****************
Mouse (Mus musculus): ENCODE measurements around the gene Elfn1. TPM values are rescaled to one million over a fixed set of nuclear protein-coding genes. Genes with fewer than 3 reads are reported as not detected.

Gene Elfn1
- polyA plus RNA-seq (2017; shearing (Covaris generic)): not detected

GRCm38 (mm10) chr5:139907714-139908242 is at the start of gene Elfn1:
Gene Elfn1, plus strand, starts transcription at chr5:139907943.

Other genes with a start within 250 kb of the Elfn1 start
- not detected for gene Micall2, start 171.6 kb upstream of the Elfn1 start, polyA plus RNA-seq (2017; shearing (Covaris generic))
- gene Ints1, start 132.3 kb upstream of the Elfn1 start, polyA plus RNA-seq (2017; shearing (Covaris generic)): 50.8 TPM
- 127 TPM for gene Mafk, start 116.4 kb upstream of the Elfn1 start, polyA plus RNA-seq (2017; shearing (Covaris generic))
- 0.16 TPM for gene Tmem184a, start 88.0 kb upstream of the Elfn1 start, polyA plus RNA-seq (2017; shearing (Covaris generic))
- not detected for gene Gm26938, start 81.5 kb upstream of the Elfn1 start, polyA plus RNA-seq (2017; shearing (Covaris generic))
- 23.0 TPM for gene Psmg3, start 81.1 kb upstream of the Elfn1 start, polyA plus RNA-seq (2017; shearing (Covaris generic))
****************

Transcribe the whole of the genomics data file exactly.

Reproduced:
Mouse (Mus musculus): ENCODE measurements around the gene Elfn1. TPM values are rescaled to one million over a fixed set of nuclear protein-coding genes. Genes with fewer than 3 reads are reported as not detected.

Gene Elfn1
- polyA plus RNA-seq (2017; shearing (Covaris generic)): not detected

GRCm38 (mm10) chr5:139907714-139908242 is at the start of gene Elfn1:
Gene Elfn1, plus strand, starts transcription at chr5:139907943.

Other genes with a start within 250 kb of the Elfn1 start
- not detected for gene Micall2, start 171.6 kb upstream of the Elfn1 start, polyA plus RNA-seq (2017; shearing (Covaris generic))
- gene Ints1, start 132.3 kb upstream of the Elfn1 start, polyA plus RNA-seq (2017; shearing (Covaris generic)): 50.8 TPM
- 127 TPM for gene Mafk, start 116.4 kb upstream of the Elfn1 start, polyA plus RNA-seq (2017; shearing (Covaris generic))
- 0.16 TPM for gene Tmem184a, start 88.0 kb upstream of the Elfn1 start, polyA plus RNA-seq (2017; shearing (Covaris generic))
- not detected for gene Gm26938, start 81.5 kb upstream of the Elfn1 start, polyA plus RNA-seq (2017; shearing (Covaris generic))
- 23.0 TPM for gene Psmg3, start 81.1 kb upstream of the Elfn1 start, polyA plus RNA-seq (2017; shearing (Covaris generic))